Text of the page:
After the Broadway Show, a Trip to Hamilton’s Grave

J. Courtney Sullivan(New York Times)

The tranquil graveyard at Trinity Church is tucked into an otherwise bustling commercial corner of Lower Manhattan. Inside its gates, weatherworn headstones — some dating from the 1680s — stand in the shadows of skyscrapers.

Alexander Hamilton, a founding father and the first secretary of the Treasury, has long been one of the cemetery’s most famous residents. But in the 212 years since a duel with Vice President Aaron Burr claimed his life, he may never have had the volume of visitors he’s had in the last six months.

“Hamilton is having a moment,” said Anne Petrimoulx, the archivist of Trinity Church. While giving tours, she said, “I used to say, ‘You might recognize him from the ten-dollar bill.’ Now I say, ‘You might know him from the musical.’”At his New Year’s Eve concert at the Barclays Center in Brooklyn, Jimmy Buffett sang his hits about island life before a backdrop of virtual palm trees and Caribbean waves. But somewhere between “Margaritaville” and “Auld Lang Syne,” he paused on a surprisingly pensive note to tell the crowd how he spent the final day of 2015: visiting Hamilton’s grave.

In a recent phone interview, Mr. Buffett, who is developing a Broadway show of his own, said that while he has long been interested in Hamilton’s life, seeing “Hamilton” ignited his passion.

“It’s moving, it’s inspiring, it’s funny,” he said. “It’s the best musical I’ve ever seen.” Days after viewing the grave, he traveled to Nevis, the island where Hamilton grew up, because, “I was still in my Hamilton mood.”


Anne Petrimoulx, second from left, conducting a tour of the Trinity Church graveyard, where Mr. Hamilton is buried. CreditChristopher Gregory for The New York Times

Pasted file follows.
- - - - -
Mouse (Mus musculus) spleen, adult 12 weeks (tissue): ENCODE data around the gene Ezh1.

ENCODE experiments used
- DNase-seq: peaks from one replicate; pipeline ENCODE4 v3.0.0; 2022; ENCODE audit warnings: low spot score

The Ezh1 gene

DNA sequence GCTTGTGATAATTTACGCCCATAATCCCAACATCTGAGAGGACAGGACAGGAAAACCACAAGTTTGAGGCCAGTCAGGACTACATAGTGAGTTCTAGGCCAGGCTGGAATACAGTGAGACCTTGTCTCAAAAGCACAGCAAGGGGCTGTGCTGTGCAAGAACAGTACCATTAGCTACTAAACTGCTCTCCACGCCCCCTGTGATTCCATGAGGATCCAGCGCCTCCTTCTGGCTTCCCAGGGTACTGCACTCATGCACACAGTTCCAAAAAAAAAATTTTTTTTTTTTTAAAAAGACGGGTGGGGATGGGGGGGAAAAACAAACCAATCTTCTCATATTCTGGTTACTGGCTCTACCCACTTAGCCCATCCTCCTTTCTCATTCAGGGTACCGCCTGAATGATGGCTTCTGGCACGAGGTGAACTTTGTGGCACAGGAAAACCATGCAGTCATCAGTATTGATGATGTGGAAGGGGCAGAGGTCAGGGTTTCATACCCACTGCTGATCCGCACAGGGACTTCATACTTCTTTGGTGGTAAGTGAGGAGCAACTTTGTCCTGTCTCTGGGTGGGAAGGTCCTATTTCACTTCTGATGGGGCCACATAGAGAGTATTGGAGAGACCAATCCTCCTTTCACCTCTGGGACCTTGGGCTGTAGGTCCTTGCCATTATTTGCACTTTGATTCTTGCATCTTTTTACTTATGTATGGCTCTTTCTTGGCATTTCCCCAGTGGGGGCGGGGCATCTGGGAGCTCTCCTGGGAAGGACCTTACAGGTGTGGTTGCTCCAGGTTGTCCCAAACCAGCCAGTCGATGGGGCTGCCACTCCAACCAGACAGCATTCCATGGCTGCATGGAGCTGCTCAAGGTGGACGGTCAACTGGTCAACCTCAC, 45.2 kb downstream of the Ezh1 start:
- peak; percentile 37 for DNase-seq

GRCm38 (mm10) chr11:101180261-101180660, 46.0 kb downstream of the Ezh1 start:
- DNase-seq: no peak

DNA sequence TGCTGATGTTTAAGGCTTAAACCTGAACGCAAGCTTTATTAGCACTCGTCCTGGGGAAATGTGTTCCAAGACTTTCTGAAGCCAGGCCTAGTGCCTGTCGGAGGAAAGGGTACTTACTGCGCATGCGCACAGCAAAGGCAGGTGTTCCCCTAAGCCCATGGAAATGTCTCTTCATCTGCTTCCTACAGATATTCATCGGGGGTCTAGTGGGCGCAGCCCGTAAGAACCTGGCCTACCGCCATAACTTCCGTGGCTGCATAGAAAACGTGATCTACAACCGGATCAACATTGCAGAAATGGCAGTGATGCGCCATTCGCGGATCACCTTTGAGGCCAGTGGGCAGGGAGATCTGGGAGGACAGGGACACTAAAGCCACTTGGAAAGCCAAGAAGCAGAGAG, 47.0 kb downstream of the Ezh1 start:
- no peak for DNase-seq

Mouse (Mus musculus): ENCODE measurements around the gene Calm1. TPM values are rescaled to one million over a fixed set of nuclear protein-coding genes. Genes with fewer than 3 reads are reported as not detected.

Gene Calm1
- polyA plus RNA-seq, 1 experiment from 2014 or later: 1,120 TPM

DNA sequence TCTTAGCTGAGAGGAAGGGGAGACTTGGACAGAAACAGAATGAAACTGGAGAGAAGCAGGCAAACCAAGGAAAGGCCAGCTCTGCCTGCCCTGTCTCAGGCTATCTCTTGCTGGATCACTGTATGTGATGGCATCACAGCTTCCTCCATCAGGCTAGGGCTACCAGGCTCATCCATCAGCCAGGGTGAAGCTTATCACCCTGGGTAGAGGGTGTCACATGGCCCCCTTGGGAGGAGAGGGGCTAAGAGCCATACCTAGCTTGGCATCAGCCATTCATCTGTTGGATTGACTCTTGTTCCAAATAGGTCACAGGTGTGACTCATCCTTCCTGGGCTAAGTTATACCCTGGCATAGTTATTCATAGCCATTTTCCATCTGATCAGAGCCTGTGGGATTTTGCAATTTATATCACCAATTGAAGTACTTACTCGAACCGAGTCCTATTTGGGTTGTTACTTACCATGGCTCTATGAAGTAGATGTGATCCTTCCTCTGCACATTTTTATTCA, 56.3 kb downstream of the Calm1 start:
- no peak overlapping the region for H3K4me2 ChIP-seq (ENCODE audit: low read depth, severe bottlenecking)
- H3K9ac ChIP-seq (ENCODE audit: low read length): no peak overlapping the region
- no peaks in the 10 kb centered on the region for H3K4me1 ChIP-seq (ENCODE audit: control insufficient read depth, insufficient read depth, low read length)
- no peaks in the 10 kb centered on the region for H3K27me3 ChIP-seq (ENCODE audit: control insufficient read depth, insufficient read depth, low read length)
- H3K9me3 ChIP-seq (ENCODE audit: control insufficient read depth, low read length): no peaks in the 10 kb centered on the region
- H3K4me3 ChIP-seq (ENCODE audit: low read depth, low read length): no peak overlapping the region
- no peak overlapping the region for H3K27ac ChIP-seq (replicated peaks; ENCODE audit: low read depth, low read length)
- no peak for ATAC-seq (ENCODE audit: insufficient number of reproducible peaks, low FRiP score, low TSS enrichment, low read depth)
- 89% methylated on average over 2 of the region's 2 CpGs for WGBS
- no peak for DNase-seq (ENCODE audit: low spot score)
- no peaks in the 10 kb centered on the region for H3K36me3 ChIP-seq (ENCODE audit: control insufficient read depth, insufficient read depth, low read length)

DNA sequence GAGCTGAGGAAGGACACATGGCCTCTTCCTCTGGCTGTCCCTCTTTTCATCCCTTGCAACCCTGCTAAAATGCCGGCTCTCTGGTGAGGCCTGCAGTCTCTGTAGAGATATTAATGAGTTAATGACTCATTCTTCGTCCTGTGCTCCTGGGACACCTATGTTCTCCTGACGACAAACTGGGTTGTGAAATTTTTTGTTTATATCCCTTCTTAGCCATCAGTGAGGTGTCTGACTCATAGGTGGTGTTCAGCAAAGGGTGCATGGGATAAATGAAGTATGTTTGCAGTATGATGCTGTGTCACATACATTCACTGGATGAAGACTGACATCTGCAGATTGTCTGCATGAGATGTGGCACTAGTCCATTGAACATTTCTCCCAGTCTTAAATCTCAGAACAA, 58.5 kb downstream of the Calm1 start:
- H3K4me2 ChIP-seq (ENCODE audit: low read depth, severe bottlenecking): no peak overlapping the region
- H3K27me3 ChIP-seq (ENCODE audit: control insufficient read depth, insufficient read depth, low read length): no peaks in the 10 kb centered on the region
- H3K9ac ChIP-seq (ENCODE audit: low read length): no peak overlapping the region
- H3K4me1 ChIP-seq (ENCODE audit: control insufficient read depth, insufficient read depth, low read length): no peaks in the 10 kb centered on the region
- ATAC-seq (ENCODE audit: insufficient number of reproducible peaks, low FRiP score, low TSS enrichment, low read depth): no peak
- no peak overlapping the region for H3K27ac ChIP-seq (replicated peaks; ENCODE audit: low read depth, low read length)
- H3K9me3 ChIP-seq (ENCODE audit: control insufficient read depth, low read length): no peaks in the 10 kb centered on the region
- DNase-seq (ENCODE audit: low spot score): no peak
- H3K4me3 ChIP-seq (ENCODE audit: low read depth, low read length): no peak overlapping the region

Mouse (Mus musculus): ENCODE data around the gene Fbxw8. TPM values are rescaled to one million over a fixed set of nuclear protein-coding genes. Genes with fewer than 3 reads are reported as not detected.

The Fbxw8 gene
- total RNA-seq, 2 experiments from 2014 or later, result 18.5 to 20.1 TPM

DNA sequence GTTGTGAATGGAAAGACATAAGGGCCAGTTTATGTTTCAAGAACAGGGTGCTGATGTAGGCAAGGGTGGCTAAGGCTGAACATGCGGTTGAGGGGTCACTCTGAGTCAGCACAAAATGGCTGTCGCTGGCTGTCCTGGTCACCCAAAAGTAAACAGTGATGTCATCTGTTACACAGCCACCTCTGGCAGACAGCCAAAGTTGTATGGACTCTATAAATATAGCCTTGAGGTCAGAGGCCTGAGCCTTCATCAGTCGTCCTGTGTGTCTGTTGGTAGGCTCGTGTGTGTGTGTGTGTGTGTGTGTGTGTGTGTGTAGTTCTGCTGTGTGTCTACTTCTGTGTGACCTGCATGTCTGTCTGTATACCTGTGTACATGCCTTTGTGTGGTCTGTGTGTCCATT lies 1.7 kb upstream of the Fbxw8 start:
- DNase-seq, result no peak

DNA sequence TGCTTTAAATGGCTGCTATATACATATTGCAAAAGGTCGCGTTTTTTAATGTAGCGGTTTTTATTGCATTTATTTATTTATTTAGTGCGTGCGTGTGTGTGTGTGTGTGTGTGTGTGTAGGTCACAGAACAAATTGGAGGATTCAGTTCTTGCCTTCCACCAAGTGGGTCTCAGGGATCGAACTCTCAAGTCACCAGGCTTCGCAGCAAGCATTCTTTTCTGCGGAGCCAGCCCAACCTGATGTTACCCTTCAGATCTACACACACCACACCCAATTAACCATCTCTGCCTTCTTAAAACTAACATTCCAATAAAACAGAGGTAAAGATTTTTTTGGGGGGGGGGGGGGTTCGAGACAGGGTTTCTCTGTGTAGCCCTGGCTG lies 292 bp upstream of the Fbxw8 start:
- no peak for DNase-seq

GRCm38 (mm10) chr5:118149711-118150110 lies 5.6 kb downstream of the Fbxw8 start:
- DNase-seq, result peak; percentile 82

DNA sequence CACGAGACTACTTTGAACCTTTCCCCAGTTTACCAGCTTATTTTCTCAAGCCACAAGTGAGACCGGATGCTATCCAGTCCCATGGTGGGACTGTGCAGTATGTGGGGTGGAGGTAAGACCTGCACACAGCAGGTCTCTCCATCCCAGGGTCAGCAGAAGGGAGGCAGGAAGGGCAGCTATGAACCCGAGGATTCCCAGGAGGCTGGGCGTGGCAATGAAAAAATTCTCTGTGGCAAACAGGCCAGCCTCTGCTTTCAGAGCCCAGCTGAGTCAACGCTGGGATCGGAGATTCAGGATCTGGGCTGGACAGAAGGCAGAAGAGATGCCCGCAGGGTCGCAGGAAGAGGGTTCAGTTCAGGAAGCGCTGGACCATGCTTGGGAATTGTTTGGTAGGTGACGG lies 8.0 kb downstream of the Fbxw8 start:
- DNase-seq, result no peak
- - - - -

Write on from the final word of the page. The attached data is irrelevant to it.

The show has this effect on people. When the curtain falls at the end of Act 2, many audience members aren’t ready to let go. They hunger to know more. Visits to Hamilton’s house at the Grange National Memorial in Harlem went up by 70 percent in 2015; a Hamilton-themed walking tour of Hamilton Heights and Washington Heights began last month. The dueling pistols are on display at the New-York Historical Society.

Hamilton is also popping up in less likely corners. SoulCycle’s “Hamilton: A hip-hop theme ride,” sells out in a flash whenever it’s on offer. At Fishs Eddy, a popular dishware store, there has been a run on the Dueling Shots Gift Box. It contains two shot glasses with pictures of Hamilton and Burr.

But there is something unique about the grave’s significance to a show that is in large part about the meaning of legacy and remembrance.

Maybe it’s that it gets a mention in the final number. Or that visiting seems to answer the urgent questions raised in that song: “When you’re gone, who remembers your name? Who keeps your flame? Who tells your story?”